South Carolina’s new Responsible Father Registry

Beginning January 1, 2010, South Carolina implemented a Responsible Father Registry.  S.C. Code Ann. § 63-9-820.  This registry is designed to allow men who have potentially fathered a child to register as the child’s possible father.  The purpose of the registry is to simplify notice requirements for termination of parental rights and adoptions proceedings. With a few exceptions, the registry is not available for public inspection and is not subject to disclosure under the Freedom of Information Act.

Prior to the creation of this registry potential fathers needed to be provided notice of adoption or termination of parental rights hearings.  This created difficulties when the birth mother did not know or would not reveal the name of the father or did not know where the father currently lived, and numerous “John Doe” notices were published in local newspapers to provide “notice” of these proceedings–delaying and greatly increasing the costs associated with adoptions.

Men who are recorded on the child’s birth certificate as the father, have been judicially determined to be the father, are living with the child or the child’s mother at the time an adoption proceeding is commenced and hold themself out as the child’s father, or have been identified as the child’s father by the mother in a sworn, written statement do not have to register in order to protect their rights to notice of adoption and termination of parental rights proceedings.  S.C. Code Ann. § 63-9-730.  However men who do not meet any of these criteria and have not registered as putative fathers are not entitled to notice of adoption or termination of parental rights proceedings.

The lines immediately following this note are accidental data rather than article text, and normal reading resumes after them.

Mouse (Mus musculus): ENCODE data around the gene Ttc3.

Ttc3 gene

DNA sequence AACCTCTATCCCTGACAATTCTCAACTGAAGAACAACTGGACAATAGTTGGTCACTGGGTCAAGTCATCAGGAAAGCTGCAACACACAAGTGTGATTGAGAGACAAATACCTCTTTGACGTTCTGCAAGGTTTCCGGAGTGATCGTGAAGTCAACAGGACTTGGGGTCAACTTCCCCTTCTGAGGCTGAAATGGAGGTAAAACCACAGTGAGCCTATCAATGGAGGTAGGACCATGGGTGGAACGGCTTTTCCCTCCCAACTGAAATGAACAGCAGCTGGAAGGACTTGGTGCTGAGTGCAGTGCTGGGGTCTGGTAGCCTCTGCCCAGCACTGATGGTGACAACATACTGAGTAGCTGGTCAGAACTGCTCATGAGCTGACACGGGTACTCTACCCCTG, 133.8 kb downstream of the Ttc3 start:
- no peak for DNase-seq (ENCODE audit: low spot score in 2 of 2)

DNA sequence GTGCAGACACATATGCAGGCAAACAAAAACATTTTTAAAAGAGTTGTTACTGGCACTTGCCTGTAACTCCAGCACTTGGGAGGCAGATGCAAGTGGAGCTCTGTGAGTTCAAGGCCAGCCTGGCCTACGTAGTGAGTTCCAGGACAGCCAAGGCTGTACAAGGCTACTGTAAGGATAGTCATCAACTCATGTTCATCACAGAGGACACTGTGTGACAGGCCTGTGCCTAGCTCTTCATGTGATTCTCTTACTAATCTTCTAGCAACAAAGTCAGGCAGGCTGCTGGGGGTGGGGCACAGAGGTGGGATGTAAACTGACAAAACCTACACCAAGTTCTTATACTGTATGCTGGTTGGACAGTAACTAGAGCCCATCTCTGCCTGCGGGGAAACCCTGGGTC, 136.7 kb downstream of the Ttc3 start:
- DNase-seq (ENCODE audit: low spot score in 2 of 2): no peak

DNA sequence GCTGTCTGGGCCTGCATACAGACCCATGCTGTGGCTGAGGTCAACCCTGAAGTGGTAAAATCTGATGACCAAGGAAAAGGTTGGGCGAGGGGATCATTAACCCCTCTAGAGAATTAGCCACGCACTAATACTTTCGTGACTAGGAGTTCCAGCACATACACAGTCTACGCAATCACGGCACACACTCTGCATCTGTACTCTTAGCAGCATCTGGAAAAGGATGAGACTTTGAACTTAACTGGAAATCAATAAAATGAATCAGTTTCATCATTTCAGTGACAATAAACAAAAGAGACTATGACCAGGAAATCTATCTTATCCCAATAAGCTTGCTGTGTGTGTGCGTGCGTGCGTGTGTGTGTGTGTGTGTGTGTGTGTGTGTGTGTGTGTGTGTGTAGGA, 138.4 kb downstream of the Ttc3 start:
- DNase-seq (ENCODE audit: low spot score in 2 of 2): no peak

Attorneys handling adoption or termination of parental rights proceedings in which the father does not meet any of the criteria of § 63-9-730 will now submit a written request to the Department of Social Services for information regarding any registered fathers.  If no claim of paternity for the registrant is found, the department shall issue a certificate of diligent search verifying that a search of the registry has been conducted and that no claim of paternity regarding that registrant or child was found.  Should the department issue a certificate of diligent search, the attorney for the requesting party in an adoption proceeding or in a termination of parental rights proceeding shall file the certificate of diligent search with the court in which the proceeding is pending within ten days of receipt of the certificate.  No notice would then need to be provided to a father who otherwise does not meet the criteria of § 63-9-730.

However should the department located a registered father, that registrant must be served with notice of any adoption proceeding and any termination of parental rights proceeding involving any child identified in the registrant’s filed claim of paternity within ten days of receipt of the registrant’s name and address by the attorney or child-placing agency.

Thus, rather than providing notice to all potential fathers in an adoption proceeding, under this new Responsible Father Registry attorneys in adoptions will only need to provide notice to fathers who have acquired legal rights to the child under § 63-9-730 or fathers who have registered.  Potential fathers who want their rights protected can protect these rights by registering and adoptions will be easier and less expensive because attorneys will no longer have to try to serve fathers whose whereabouts are unknown.


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